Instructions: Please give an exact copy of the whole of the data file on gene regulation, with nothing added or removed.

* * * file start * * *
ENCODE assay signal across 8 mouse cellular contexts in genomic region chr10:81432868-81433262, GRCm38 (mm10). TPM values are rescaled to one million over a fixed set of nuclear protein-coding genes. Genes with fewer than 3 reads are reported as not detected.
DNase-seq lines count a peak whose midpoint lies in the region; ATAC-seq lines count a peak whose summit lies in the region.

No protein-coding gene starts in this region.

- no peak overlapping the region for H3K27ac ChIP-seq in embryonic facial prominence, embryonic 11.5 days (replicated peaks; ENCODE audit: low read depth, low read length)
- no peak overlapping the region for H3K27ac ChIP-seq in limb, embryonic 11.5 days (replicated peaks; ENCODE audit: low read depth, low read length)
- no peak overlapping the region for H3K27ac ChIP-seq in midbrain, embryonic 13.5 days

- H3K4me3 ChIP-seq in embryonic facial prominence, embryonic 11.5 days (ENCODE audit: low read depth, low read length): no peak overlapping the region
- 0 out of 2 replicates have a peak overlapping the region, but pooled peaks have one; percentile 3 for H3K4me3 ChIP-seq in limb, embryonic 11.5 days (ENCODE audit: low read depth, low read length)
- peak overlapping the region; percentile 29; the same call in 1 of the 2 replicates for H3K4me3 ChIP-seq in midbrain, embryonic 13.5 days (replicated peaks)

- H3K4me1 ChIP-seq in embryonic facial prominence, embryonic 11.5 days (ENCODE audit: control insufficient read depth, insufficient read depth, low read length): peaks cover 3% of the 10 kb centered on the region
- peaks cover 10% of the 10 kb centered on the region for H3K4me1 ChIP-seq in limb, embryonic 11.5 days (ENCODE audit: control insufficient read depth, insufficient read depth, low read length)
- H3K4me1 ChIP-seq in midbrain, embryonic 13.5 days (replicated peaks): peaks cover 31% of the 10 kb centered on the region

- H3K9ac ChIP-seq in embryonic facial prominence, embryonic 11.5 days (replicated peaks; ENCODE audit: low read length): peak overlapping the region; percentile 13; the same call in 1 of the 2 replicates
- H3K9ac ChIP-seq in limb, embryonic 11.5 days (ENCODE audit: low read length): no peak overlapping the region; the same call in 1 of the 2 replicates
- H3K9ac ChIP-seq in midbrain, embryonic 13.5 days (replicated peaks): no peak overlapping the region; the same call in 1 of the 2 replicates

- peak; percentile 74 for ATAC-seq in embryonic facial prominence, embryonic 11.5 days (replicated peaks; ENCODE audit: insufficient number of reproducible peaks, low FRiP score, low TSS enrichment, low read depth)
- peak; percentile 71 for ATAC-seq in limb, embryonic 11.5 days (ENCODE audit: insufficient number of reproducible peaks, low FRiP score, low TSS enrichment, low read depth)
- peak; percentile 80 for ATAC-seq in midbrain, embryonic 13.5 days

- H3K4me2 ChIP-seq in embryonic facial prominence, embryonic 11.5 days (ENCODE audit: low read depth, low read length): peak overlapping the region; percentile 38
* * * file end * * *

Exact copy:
ENCODE assay signal across 8 mouse cellular contexts in genomic region chr10:81432868-81433262, GRCm38 (mm10). TPM values are rescaled to one million over a fixed set of nuclear protein-coding genes. Genes with fewer than 3 reads are reported as not detected.
DNase-seq lines count a peak whose midpoint lies in the region; ATAC-seq lines count a peak whose summit lies in the region.

No protein-coding gene starts in this region.

- no peak overlapping the region for H3K27ac ChIP-seq in embryonic facial prominence, embryonic 11.5 days (replicated peaks; ENCODE audit: low read depth, low read length)
- no peak overlapping the region for H3K27ac ChIP-seq in limb, embryonic 11.5 days (replicated peaks; ENCODE audit: low read depth, low read length)
- no peak overlapping the region for H3K27ac ChIP-seq in midbrain, embryonic 13.5 days

- H3K4me3 ChIP-seq in embryonic facial prominence, embryonic 11.5 days (ENCODE audit: low read depth, low read length): no peak overlapping the region
- 0 out of 2 replicates have a peak overlapping the region, but pooled peaks have one; percentile 3 for H3K4me3 ChIP-seq in limb, embryonic 11.5 days (ENCODE audit: low read depth, low read length)
- peak overlapping the region; percentile 29; the same call in 1 of the 2 replicates for H3K4me3 ChIP-seq in midbrain, embryonic 13.5 days (replicated peaks)

- H3K4me1 ChIP-seq in embryonic facial prominence, embryonic 11.5 days (ENCODE audit: control insufficient read depth, insufficient read depth, low read length): peaks cover 3% of the 10 kb centered on the region
- peaks cover 10% of the 10 kb centered on the region for H3K4me1 ChIP-seq in limb, embryonic 11.5 days (ENCODE audit: control insufficient read depth, insufficient read depth, low read length)
- H3K4me1 ChIP-seq in midbrain, embryonic 13.5 days (replicated peaks): peaks cover 31% of the 10 kb centered on the region

- H3K9ac ChIP-seq in embryonic facial prominence, embryonic 11.5 days (replicated peaks; ENCODE audit: low read length): peak overlapping the region; percentile 13; the same call in 1 of the 2 replicates
- H3K9ac ChIP-seq in limb, embryonic 11.5 days (ENCODE audit: low read length): no peak overlapping the region; the same call in 1 of the 2 replicates
- H3K9ac ChIP-seq in midbrain, embryonic 13.5 days (replicated peaks): no peak overlapping the region; the same call in 1 of the 2 replicates

- peak; percentile 74 for ATAC-seq in embryonic facial prominence, embryonic 11.5 days (replicated peaks; ENCODE audit: insufficient number of reproducible peaks, low FRiP score, low TSS enrichment, low read depth)
- peak; percentile 71 for ATAC-seq in limb, embryonic 11.5 days (ENCODE audit: insufficient number of reproducible peaks, low FRiP score, low TSS enrichment, low read depth)
- peak; percentile 80 for ATAC-seq in midbrain, embryonic 13.5 days

- H3K4me2 ChIP-seq in embryonic facial prominence, embryonic 11.5 days (ENCODE audit: low read depth, low read length): peak overlapping the region; percentile 38